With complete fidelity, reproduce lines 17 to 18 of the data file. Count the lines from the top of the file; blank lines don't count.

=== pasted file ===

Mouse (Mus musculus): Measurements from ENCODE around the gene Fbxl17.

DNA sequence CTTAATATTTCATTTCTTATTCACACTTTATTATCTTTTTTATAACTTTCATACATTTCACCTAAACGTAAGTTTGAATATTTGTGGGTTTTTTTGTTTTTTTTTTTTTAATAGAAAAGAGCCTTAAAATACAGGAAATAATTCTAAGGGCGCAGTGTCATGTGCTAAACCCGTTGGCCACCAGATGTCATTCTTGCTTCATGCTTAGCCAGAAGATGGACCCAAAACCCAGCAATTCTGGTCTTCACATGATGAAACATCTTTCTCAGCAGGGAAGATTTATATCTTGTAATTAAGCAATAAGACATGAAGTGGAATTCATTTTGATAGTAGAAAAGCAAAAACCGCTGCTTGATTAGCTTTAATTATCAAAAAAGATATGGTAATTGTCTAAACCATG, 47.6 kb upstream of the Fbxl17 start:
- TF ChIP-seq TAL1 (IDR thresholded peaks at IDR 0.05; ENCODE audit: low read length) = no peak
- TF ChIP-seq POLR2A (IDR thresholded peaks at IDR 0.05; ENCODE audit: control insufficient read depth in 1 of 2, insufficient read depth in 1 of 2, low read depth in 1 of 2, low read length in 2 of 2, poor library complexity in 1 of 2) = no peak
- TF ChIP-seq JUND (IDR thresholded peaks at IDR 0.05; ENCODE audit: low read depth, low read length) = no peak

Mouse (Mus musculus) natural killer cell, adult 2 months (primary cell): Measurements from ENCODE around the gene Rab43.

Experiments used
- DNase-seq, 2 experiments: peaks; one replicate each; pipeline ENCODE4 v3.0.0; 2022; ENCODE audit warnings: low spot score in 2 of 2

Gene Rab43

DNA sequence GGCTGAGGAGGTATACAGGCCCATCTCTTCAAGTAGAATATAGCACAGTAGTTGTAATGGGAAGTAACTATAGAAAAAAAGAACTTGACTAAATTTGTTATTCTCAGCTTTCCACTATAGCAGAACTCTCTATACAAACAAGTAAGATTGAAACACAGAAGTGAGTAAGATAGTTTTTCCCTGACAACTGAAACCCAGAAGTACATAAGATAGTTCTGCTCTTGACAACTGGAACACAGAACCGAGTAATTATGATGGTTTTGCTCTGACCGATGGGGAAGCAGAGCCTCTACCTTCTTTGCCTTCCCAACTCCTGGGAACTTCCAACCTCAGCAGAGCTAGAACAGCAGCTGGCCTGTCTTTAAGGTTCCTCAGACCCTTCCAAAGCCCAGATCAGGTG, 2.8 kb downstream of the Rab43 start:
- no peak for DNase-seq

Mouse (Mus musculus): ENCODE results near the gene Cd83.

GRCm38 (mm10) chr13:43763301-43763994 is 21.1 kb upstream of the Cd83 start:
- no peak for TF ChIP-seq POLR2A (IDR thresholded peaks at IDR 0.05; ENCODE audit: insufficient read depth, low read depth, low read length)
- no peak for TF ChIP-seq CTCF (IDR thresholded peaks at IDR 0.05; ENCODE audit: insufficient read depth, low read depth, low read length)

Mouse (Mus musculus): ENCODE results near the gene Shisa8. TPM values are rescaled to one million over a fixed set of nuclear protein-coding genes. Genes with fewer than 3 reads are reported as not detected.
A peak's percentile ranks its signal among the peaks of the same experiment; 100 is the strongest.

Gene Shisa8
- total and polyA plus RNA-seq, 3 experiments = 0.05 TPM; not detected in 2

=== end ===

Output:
A peak's percentile ranks its signal among the peaks of the same experiment; 100 is the strongest.

Gene Shisa8